Instead there was the miracle of the resurrection, which led to a second miracle: Jesus’ followers were transformed by grace and by their experience of the risen Christ into true disciples and missionaries. As the Good News of Easter became alive in them, they went out into the world, to proclaim that Christ had risen and that death and sin had been defeated by the goodness and grace of God! That inspired little band became the Church, and all who saw them were amazed and intrigued by their love and caring for each other and their faithful dedication to Christ.

Today, right here, right now, we are the heirs of this miracle. Today, we also can be transformed by the miracle of Christ in our midst, in our community of faith. Through this gift of grace, we are empowered, just as the disciples were, to step outside of the cycle of fear and despair into a new way of living and into a new way of being in relationship with one another and with God.

If you are visiting here for the first time or returning today to church after time away, you are welcome here. We invite you to join us and be part of our witness to the living Christ among us. We invite you to join us in our resurrection hope for new life in him. Everyone one of us has the light of Christ, dwelling with us. This light is with us, always, to guide us and to empower each one of us to believe in the miracle of his resurrection.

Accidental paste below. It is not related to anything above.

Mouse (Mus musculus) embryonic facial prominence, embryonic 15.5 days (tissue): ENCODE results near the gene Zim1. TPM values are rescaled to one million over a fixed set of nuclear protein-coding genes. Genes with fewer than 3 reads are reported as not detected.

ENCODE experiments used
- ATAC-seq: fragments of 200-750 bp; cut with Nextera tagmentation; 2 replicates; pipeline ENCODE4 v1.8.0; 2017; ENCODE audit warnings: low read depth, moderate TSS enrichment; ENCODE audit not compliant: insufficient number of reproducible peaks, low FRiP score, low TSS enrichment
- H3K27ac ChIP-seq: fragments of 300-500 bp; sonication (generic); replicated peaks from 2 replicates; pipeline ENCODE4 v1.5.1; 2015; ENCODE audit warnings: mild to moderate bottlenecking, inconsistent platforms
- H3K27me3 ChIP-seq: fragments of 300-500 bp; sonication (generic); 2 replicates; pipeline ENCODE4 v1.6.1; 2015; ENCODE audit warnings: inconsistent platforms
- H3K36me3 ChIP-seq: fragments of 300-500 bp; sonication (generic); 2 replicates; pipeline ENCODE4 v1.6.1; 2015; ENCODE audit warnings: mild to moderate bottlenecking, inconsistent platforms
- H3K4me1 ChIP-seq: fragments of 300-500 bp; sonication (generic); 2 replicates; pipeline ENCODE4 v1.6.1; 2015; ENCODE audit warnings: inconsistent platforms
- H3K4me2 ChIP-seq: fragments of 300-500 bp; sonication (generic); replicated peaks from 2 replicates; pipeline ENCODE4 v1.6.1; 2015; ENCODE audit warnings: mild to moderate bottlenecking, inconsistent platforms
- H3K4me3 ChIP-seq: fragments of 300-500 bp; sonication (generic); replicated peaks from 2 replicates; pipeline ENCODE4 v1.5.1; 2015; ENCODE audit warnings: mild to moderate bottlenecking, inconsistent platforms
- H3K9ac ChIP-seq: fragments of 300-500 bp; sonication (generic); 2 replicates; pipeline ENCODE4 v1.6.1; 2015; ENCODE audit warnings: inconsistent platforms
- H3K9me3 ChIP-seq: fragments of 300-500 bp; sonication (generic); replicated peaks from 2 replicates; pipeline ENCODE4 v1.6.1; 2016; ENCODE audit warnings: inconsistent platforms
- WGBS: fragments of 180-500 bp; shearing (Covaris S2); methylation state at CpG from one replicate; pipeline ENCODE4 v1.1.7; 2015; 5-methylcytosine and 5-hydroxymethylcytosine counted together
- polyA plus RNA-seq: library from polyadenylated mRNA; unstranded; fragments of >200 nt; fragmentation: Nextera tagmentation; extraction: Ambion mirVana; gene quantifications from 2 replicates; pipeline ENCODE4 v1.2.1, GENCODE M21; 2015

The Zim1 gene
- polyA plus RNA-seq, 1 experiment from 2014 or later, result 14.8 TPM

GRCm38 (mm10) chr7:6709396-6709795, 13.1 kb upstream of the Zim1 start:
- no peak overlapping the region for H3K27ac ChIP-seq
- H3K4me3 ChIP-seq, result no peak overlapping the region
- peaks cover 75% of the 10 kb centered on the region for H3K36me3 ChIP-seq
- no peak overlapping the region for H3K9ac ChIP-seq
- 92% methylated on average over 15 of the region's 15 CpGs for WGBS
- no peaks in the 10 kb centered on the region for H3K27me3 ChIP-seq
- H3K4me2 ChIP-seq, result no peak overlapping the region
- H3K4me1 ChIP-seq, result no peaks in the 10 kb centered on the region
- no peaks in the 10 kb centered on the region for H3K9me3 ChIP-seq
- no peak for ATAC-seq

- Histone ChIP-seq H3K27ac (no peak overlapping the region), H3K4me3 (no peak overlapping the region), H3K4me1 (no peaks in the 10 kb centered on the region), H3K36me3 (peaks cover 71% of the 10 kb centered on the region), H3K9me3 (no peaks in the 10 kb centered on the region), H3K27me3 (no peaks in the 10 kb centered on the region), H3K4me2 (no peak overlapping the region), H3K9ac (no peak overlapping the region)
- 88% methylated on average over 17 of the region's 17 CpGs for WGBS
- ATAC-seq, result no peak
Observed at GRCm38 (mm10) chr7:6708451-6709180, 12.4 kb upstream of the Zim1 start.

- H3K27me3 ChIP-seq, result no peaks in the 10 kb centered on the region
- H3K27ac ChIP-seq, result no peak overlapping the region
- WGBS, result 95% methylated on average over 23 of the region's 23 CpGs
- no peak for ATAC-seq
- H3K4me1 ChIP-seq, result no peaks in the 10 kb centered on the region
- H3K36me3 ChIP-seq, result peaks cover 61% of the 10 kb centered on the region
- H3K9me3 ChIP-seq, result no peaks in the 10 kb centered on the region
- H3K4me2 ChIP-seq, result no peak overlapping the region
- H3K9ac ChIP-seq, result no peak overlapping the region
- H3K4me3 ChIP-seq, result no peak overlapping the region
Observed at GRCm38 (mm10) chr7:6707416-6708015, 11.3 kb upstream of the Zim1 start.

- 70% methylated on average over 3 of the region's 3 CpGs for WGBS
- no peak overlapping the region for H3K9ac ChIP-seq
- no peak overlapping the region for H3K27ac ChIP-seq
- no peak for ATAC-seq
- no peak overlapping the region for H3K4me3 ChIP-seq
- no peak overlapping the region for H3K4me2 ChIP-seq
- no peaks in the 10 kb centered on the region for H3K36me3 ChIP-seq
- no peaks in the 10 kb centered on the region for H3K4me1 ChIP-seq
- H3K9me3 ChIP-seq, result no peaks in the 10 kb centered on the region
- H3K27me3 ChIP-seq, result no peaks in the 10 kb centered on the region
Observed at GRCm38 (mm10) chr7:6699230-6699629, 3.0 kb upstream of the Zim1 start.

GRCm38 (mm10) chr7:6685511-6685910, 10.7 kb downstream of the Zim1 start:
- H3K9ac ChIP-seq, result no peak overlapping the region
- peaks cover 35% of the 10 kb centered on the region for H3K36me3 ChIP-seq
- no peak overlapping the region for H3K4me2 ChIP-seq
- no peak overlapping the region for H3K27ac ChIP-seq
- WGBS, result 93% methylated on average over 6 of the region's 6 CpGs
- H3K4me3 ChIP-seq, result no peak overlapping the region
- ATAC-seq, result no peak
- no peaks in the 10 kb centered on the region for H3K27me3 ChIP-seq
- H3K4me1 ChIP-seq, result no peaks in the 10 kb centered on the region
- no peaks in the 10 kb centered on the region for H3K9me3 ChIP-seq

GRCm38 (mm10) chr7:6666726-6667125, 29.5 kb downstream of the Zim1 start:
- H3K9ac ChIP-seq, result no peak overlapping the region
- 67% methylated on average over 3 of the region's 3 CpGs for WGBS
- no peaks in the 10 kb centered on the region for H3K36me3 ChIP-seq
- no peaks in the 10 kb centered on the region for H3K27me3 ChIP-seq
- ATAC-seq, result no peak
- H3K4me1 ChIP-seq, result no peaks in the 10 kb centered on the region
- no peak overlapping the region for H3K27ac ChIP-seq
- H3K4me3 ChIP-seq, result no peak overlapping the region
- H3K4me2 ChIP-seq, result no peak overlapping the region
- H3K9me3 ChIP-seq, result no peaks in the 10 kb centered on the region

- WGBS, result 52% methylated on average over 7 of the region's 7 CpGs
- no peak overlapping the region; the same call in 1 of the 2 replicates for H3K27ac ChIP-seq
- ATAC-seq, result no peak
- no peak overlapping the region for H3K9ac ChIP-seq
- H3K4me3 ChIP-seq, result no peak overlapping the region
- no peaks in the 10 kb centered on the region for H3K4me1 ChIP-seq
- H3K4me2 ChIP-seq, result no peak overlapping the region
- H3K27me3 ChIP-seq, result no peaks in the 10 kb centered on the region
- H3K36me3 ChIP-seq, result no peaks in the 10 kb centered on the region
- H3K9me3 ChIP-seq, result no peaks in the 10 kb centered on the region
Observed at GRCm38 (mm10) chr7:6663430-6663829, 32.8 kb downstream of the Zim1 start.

Nonetheless, we still live in a deeply troubled world. We hear more than we want in the news: of economic decline, suffering, conflict. Then there are also the troubles that we all carry in our own lives. In the midst of all this, we can still hear the proclamation that Jesus does not rest in the tomb, but that “he has been raised” so that there will be a beacon of hope in the very place of suffering and despair. What better place to put our trust than in the hands of the One who has given his life for us?

The cross stands firm in the very midst of sin and death and fear, and overturns all evil through the power of Christ’s self-giving love. The cross of Christ denies the power of death. The cross of Christ asserts God’s intimate presence with us always. The cross of Christ promises us of the joy of salvation. Christ gave himself over to death for the sake of love, and as Christ was raised from the dead, so we also are dead to sin. We are invited to live in his redeeming love so that we may “walk in newness of life”.

We need not despair and we need not be afraid of anything we face in this earthly life. The power of the risen Christ working in us, among us, and through us can transform us to become a community of hope that is more faithful, more caring, more loving than we could possibly imagine. We may even find that we are alarmed and astonished by grace, and that is truly a miracle.

Christ is risen! Alleluia!